The Paris Agreement’s preferred target is to restrict post-industrial temperature increase to 1.50C. Pre-industrial CO2 concentration was about 260 ppm, so using climate sensitivity of 30C and the current CO2 concentration of 414.6 ppm, this translates into expected warming of 1.80C, emphasising the need for immediate action to reduce CO2 levels.

The Intergovernmental Panel on Climate Change (IPCC) have just published their Sixth Assessment Report : The Physical Science Basis. The report highlights the impact of the increased levels of concentration, stating starkly that “it is unequivocal that human influence has warmed the atmosphere, ocean and land. Widespread and rapid changes in the atmosphere, ocean, cryosphere and biosphere have occurred” (IPCC 2021).

Author: Gary Colclough

The views of this article do not necessarily reflect the views of the Society of Actuaries in Ireland, the Sustainability and Climate Change Steering Group, or the author’s employer.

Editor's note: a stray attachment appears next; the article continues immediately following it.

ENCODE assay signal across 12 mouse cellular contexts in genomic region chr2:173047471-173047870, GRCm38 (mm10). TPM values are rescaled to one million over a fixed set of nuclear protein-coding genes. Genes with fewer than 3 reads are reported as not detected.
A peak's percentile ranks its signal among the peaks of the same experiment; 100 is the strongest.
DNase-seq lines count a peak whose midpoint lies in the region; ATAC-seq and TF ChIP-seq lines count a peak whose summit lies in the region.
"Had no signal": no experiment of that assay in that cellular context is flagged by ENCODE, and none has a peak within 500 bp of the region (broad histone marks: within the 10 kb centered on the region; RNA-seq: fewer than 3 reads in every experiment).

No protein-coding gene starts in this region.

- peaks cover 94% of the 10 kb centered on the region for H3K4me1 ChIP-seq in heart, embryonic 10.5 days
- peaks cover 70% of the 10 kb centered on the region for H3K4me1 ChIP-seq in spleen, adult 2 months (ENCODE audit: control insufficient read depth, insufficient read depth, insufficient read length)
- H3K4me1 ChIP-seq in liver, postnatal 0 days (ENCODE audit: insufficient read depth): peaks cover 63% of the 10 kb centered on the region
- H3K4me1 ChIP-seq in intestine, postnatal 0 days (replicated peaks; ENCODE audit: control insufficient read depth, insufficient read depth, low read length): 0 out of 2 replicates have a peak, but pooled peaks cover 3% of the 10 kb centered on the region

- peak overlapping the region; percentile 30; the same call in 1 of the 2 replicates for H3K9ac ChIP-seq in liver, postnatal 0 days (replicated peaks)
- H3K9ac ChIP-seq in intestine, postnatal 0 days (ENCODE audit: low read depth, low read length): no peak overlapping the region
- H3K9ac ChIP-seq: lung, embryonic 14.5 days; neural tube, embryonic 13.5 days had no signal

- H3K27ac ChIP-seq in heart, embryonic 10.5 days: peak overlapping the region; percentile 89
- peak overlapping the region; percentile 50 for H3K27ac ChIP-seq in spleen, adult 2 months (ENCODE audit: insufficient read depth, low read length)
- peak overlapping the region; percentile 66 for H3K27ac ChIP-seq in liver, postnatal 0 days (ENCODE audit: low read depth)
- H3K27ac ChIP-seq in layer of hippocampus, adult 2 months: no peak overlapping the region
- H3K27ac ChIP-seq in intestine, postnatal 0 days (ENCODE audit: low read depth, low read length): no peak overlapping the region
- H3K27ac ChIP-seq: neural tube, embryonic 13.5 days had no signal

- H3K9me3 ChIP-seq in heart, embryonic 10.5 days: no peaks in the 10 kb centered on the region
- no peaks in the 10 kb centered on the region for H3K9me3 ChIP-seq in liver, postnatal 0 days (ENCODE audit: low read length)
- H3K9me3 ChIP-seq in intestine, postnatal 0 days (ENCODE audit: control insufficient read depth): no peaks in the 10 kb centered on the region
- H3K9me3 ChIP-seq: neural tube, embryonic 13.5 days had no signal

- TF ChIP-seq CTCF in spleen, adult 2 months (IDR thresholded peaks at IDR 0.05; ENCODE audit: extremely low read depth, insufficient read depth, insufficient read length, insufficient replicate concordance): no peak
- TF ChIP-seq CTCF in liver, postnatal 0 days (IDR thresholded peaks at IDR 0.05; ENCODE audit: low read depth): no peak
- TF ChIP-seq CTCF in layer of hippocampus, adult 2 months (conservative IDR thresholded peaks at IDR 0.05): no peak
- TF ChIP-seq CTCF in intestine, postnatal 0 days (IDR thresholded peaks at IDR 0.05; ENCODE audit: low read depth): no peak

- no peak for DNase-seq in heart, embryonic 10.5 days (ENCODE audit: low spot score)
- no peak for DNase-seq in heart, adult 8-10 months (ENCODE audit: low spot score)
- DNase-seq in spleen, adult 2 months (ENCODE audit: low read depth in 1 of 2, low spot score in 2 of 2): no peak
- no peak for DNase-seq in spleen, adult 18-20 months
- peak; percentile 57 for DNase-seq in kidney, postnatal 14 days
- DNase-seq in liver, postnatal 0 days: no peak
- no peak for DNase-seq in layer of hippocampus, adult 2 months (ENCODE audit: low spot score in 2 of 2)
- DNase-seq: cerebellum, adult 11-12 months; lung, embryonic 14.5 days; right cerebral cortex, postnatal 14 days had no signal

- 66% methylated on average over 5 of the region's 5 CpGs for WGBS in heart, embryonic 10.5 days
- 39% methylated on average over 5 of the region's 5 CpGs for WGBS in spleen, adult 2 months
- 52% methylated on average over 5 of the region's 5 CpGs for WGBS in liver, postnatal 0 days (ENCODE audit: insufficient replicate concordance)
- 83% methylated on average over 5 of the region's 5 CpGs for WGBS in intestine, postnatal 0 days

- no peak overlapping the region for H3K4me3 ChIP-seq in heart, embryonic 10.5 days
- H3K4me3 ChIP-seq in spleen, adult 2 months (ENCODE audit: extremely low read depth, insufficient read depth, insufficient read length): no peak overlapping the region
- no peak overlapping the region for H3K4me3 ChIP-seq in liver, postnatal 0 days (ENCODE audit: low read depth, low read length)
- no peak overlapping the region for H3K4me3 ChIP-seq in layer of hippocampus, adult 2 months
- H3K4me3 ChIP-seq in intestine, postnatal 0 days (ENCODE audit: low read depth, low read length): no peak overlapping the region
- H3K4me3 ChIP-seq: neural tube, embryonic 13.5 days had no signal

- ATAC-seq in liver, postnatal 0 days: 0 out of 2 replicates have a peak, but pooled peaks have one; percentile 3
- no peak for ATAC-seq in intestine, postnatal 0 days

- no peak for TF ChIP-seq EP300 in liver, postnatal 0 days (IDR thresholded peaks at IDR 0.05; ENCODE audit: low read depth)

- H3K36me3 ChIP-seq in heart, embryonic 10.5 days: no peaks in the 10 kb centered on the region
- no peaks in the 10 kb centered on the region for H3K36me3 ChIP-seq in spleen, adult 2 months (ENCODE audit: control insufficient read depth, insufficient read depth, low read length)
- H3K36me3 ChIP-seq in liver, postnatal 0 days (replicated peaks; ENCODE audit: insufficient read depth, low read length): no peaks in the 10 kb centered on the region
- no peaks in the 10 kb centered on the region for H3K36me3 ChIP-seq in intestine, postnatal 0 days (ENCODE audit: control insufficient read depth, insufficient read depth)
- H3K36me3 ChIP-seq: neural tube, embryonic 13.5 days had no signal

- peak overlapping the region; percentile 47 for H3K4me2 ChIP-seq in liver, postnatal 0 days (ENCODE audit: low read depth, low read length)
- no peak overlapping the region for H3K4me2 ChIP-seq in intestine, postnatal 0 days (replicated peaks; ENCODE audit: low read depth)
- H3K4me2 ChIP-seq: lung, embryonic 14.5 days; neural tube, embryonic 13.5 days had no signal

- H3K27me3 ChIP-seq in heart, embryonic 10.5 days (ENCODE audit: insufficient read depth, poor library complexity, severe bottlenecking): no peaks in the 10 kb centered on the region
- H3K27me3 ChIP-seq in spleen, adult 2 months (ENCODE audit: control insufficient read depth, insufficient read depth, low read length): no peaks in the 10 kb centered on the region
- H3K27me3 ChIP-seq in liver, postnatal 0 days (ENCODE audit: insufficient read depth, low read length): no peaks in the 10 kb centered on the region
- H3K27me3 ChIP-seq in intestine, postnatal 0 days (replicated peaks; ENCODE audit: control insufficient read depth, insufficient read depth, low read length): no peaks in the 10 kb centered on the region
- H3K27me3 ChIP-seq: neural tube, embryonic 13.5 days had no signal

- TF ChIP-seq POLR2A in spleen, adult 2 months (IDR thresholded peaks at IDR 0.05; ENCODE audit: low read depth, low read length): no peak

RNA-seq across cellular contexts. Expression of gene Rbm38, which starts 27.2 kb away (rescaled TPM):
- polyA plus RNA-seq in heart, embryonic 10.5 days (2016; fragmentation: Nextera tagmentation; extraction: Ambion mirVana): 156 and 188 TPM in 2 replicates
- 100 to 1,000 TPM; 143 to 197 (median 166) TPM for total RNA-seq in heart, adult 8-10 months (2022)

Useful links for monitoring CO2 levels

The Keeling Curve (

Bloomberg Carbon Clock: Measuring Carbon Dioxide that Causes Global Warming

The Countdown 2º Clock (

Climate Clock | Human Impact Lab




Weart, Spencer (2008). The Discovery of Global Warming. Harvard University Press. JSTOR,

Keeling, C.D., Piper, S.C., Bacastow, R.B., Wahlen, M., Whorf, T.P., Heimann, M. and Meijer, H.A. (2001). Exchanges of atmospheric CO2 and 13CO2 with the terrestrial biosphere and oceans from 1978 to 2000. I. Global aspects, SIO Reference Series, No. 01-06, Scripps Institution of Oceanography, San Diego, 88 pages

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IPCC( 2021): Summary for Policymakers. In: Climate Change 2021: The Physical Science Basis. Contribution of Working Group I to the Sixth Assessment Report of the Intergovernmental Panel on Climate Change [MassonDelmotte, V., P. Zhai, A. Pirani, S. L. Connors, C. Péan, S. Berger, N. Caud, Y. Chen, L. Goldfarb, M. I. Gomis, M. Huang, K. Leitzell, E. Lonnoy, J. B. R. Matthews, T. K. Maycock, T. Waterfield, O. Yelekçi, R. Yu and B. Zhou (eds.)]. Cambridge University Press. In Press. Sixth Assessment Report (